Lawyer Mahima Sareen On How The System Fails Rape Survivors During Rehabilitation Phase
- IWB Post
- February 18, 2019
Rape is the fourth most common crime against women in India, and the numbers don’t seem to be going down anytime soon. With such atrocities happening around us every day, the need for a strong, able system to not only nab the culprit but also provide aid and support to the survivor is paramount.
When the case of a 19-year-old Delhi rape survivor taking care of her child came to light, what everyone wants to know was how the system helps such women. In a conversation with Mahima Sareen, Associate at Archeus Law, we discussed the stigma and struggles survivors have to go through and how rehabilitation can help them. Here are a few insightful excerpts from the conversation.
So, let’s start with what “rape survivor rehabilitation” means.
In theory, once the victim files a report, and the medical issues have been taken care of, just arresting the culprit doesn’t help the one on whom the pain has been inflicted, to get them out of the trauma they go through. Once it has happened, it is very difficult for the victim to start her life, which is when the whole process of rape rehabilitation comes into play. It may come from the government or some private institution, compensation to the family, counseling, etc.
The compensation given is based on many criteria like the extent of the injury, the trauma that the victim went through, pregnancy, etc.
There are many instances when the rape victim fails to get such support. How is the system failing them?
After such an incident happens with an individual, the authorities sometimes take too much time to begin proceedings. And there is also no sensitivity exhibited by the police when handling such cases. I am not stereotyping the entire police department, but this happens, and things can’t be balanced unless there is some empathy on their part.
Also, the court proceedings take so much time, that by the time it reaches a conclusion, the victim has already gone through years and years of trauma. This makes them lose faith in the system. And the worst thing that sometimes happens is that when the victim registers her complaint, her statement is not taken in time nor is her medical examination done. This makes them lose evidence except in cases of definite pregnancy.
What challenges do they face when they fight the case in court? As a lawyer, what difficulties did you go through?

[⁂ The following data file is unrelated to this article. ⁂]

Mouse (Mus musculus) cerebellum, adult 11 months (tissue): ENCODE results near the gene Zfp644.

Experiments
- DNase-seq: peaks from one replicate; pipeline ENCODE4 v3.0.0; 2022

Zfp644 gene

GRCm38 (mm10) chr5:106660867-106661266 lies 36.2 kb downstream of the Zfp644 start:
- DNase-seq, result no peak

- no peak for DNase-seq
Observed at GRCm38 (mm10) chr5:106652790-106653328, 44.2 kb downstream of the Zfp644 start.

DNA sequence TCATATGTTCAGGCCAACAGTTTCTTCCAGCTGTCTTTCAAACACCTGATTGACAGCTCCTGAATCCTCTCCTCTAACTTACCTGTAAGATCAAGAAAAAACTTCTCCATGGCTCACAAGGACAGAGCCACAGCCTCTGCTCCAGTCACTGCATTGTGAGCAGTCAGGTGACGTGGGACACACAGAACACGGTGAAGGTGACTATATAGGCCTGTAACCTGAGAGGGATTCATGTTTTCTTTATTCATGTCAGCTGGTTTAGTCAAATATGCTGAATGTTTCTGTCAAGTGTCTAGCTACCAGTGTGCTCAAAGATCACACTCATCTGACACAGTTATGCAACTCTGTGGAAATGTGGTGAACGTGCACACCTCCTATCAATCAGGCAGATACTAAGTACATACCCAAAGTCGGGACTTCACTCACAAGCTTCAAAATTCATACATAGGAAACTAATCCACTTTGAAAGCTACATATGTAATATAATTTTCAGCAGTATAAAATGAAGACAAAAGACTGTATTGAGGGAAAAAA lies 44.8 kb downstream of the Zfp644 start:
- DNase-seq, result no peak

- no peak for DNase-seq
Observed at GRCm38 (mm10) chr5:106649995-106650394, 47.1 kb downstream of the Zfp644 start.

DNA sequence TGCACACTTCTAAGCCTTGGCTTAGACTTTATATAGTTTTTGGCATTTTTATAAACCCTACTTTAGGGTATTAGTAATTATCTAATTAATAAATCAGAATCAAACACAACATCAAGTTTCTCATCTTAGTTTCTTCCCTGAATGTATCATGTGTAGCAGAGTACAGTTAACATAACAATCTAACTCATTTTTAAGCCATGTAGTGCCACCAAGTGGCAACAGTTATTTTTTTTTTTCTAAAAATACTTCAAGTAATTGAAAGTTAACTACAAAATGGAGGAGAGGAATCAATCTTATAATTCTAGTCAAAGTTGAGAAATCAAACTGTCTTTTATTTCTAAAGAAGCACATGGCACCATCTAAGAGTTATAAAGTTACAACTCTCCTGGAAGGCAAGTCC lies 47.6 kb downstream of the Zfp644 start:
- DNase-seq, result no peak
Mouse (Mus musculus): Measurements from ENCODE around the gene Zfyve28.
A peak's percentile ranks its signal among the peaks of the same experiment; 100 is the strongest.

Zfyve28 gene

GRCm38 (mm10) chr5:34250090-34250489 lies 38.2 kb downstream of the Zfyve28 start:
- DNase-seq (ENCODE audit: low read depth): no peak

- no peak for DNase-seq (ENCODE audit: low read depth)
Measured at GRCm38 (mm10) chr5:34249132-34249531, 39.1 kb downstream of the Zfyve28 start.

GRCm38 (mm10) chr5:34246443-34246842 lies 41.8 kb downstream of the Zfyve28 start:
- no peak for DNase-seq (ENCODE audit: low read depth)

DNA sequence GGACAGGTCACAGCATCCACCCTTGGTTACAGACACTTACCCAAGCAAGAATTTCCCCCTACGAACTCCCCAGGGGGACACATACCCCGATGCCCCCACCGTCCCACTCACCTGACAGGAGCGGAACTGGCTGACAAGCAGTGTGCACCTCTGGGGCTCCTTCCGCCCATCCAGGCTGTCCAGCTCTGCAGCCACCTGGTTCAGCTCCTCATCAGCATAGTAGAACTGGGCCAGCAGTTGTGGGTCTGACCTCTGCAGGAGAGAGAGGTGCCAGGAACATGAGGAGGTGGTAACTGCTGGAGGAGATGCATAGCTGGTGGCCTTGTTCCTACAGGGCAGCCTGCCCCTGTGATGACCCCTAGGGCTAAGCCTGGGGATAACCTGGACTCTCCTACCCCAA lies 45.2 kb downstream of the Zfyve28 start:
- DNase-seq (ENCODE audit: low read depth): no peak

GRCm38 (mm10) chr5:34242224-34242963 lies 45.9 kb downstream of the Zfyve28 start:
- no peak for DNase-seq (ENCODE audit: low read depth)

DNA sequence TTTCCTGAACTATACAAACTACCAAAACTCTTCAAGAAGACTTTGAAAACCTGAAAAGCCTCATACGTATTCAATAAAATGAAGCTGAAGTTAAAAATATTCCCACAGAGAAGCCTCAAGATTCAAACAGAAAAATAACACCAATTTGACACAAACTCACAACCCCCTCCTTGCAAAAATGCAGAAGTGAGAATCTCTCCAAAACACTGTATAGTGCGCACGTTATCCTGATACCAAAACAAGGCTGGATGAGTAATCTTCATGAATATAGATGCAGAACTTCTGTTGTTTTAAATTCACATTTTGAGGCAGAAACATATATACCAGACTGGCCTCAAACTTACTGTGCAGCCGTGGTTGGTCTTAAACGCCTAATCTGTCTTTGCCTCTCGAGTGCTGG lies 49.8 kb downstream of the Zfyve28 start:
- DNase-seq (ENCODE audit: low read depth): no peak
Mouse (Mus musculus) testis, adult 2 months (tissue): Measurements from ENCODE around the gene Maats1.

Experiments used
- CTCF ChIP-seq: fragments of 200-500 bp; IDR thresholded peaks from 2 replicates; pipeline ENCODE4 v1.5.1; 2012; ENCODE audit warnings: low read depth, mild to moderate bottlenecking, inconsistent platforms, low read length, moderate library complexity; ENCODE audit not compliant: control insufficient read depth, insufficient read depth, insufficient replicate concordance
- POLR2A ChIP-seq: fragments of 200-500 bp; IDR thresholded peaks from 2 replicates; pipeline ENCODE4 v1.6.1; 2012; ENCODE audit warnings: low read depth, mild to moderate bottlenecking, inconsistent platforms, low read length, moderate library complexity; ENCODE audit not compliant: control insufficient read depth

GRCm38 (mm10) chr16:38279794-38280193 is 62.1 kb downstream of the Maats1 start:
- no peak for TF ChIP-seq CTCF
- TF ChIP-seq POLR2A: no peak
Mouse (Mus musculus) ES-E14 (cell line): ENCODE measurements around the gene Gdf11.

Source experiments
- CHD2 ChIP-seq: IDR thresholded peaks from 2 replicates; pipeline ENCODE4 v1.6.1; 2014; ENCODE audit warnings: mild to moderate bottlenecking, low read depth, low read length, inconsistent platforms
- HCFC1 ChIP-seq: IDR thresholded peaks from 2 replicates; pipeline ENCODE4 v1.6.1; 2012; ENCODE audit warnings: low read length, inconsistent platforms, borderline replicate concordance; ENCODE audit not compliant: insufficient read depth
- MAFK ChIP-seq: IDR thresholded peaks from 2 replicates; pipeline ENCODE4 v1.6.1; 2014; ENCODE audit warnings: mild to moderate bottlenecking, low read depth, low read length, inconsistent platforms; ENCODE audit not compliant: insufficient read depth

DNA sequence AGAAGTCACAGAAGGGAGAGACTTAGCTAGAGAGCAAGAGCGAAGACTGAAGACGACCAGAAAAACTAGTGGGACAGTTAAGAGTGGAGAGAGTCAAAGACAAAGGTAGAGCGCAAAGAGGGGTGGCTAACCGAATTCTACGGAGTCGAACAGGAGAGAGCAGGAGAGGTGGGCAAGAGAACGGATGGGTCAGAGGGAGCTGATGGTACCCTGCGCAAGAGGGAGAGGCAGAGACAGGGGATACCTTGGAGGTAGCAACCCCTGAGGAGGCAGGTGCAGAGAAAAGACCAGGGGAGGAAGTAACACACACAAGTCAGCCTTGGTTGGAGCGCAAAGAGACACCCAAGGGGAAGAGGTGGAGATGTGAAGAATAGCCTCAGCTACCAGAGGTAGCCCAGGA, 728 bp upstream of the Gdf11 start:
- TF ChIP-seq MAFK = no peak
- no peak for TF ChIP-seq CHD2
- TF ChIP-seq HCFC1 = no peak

There is so little evidence to prove that the accused is guilty. Usually, either the evidence wasn’t recorded on time or people shy away from being witnesses as they don’t want to be caught up in a police case. They are afraid that they would be called again and again and that’s not something they want. And the fact that many times the family itself is afraid to come up for the fear that the entire world would find out their kid’s identity and humiliate them.
What are the provisions in the law for cases where the victim is a minor? Like the case where a 10-year-old in Chandigarh had been raped.
Like in the case you mentioned, she only found out that she was pregnant when she was past five months. If the parents hadn’t been afraid of legal proceedings, the medical examination would have taken place as soon as the incident happened and all this could have been avoided. It is the police authorities’ duty to send the girl to a medical practitioner, no matter if she is a minor or not.
What happens is, in terms of compensation, if the rape victim is a minor, she gets more compensation opposed to that of a major victim. And it is mandatory.
So what should be done to curb the existing problems in the system?
What is required right now is proper implementation and execution of the laws. To start with, everyone should be educated about the laws, educating the police that they should have more sensitivity so that they are more approachable. The statement of the victim to be recorded and the medical examination should happen as soon as the matter is reported. No delays should be there.
First published on Dec 16, 2017.